Our test car was instead fitted with Pirelli’s excellent Sottozero 3 winter tires, and the conditions tested their capabilities to the limit. What we can say is that the traction and stability control protocols in the Normal and Sport drive modes work well on slick surfaces, intervening quickly and smoothly to help keep the 334 Ultima on the road.

Corsa mode dials back the electronic nannies, which meant we only dared try it a couple of times. Apart from the stiffer ride and crisper throttle response, Corsa nicely sharpened the upshifts eight-speed automatic transmission.

Downshifts, even in manual mode, remained disappointingly sluggish, however. In addition to quicker downshifts, we’d also like a firmer, more decisive brake pedal to better finesse braking, especially on slippery surfaces.

On the same roads, in the same conditions, the calm composure of the Levante Ultima proved why powerful, all-wheel drive SUVs could rightly be considered the grand turismos of the 21st century.

All-wheel drive doesn’t rewrite the laws of physics, of course, but it does allow the Levante, which boasts a claimed top speed of 304km/h, to confidently tackle all roads in all weathers.

At 2240kg, the Levante Ultima weighs 220kg more than the Ghibli 334 Ultima, which dulls the response of the F154 V8 just a tad.

That said, in addition to propelling the Levante Ultima to more than 300km/h, the engine still has muscle enough to hustle the big, bluff Maserati from 0 to 100km/h in 4.1 seconds.

A total of 206 Levante Ultimas will be built, 103 of them painted blue (a colour called Blu Royale), the other 103 finished in a black named Nero Assoluto, with a ‘V8 Ultima’ logo painted on the front guards.

All roll on black-painted 22in alloy wheels. Like the Ghibli 334 Ultima, the Levante Ultimas will all come equipped with a carbon exterior package and an interior trimmed in pale terracotta and black, although the seat material is all leather rather than the 334’s leather and Alcantara combination.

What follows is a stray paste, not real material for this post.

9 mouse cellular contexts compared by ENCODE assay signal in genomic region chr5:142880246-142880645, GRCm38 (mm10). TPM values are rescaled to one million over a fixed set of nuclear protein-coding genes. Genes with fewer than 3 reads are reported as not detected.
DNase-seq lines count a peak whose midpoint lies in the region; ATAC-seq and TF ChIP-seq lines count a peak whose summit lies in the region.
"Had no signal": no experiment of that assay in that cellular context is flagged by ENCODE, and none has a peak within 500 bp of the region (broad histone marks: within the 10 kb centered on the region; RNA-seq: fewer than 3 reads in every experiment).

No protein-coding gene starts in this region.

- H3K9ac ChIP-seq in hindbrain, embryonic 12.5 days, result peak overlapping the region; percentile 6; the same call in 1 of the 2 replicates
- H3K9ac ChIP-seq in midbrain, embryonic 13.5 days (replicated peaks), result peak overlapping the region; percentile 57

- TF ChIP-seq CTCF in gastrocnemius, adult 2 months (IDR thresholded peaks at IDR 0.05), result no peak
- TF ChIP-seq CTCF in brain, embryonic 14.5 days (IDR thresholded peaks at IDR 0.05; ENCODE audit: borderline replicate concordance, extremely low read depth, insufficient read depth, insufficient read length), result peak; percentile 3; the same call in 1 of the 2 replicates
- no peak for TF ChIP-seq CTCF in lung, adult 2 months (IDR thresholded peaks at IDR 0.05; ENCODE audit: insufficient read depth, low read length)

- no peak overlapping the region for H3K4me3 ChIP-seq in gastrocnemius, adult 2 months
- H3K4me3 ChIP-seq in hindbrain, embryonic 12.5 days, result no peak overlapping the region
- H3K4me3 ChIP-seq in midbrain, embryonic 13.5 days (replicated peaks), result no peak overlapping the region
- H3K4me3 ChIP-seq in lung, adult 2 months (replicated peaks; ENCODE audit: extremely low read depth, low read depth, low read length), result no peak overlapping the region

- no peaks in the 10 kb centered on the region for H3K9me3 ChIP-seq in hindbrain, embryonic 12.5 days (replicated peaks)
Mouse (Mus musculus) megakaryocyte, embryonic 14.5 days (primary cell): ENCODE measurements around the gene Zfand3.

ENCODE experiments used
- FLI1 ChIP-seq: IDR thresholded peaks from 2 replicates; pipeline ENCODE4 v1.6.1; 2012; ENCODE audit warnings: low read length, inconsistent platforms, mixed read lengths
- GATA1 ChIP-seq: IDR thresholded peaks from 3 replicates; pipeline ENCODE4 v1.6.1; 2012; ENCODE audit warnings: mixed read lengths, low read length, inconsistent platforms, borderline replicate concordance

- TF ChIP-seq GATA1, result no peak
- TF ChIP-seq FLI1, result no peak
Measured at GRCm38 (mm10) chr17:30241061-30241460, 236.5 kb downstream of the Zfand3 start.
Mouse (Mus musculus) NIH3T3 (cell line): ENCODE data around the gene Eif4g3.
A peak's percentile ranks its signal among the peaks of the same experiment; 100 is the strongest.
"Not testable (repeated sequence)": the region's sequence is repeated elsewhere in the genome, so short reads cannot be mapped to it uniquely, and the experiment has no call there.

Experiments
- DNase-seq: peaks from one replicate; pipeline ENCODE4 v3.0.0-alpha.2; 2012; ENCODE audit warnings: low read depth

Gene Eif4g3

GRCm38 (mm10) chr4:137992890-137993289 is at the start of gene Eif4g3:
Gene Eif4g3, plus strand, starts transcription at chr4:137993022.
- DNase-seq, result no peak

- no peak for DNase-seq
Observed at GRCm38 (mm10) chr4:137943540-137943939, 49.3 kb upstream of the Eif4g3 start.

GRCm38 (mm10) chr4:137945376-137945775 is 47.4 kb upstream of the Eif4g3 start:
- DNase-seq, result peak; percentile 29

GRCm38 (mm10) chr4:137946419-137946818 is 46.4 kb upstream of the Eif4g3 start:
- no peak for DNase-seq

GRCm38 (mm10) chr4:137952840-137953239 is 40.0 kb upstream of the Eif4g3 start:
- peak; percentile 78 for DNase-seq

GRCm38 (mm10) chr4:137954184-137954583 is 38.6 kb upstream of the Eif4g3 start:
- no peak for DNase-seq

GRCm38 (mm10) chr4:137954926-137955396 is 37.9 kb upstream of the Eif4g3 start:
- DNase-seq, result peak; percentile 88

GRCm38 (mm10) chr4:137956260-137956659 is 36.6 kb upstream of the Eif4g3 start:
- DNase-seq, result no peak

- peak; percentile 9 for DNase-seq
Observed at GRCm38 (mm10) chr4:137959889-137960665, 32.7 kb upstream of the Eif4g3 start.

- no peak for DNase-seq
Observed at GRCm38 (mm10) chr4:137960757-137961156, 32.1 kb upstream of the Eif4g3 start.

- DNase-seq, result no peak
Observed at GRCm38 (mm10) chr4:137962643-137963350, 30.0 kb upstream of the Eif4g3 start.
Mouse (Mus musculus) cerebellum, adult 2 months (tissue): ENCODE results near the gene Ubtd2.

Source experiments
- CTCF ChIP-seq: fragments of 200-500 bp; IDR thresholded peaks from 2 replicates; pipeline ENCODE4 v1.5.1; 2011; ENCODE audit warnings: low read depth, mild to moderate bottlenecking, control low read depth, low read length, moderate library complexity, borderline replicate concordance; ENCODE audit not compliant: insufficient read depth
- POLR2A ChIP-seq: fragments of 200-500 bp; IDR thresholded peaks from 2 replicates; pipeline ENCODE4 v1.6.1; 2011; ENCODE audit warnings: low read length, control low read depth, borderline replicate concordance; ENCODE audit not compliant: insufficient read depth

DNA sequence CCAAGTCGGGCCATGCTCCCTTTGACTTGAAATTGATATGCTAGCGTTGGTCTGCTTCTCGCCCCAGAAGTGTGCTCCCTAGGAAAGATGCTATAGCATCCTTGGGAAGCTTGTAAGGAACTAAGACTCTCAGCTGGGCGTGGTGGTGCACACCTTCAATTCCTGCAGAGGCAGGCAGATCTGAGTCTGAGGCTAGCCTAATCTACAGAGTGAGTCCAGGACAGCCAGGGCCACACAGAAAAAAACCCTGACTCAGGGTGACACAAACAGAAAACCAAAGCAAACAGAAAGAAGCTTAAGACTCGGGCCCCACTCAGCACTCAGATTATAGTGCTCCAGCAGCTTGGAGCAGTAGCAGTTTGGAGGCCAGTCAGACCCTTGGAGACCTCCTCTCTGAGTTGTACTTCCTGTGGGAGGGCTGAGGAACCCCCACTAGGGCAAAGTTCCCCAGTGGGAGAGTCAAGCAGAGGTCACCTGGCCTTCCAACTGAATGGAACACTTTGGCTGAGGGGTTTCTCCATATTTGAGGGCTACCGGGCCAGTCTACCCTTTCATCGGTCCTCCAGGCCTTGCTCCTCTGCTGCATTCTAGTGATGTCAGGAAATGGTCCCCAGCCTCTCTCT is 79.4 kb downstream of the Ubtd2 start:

Maserati has built more than 100,000 V8-powered cars since 1959, so the Ghibli 334 Ultima (five of which are coming to Australia) and the Levante Ultima (two of which are heading to our shores) represent the end of an era.

But it’s not just the V8 that’s going away; by the end of 2025 both the Ghibli and the Levante themselves will be replaced by all new models. 

The Ghibli nameplate will in fact disappear altogether. In its place will be a new sedan built on a version of the platform that underpins the Gran Turismo coupe that goes on sale in Australia in 2024.

It will be badged Quattroporte – the current sedan of the same name, which is available in overseas markets, is also being phased out – and, like the Gran Turismo, will be available with the Nettuno V6 internal combustion engine or the Folgore electric powertrain.

The all-new Levante is scheduled to debut in 2025. And while Maserati has said it is committed to having nothing but EVs in its lineup by 2030, don’t be surprised if the Trident brand’s updated flagship SUV lineup includes models with a Nettuno V6 under the bonnet as well as pure electric powered versions.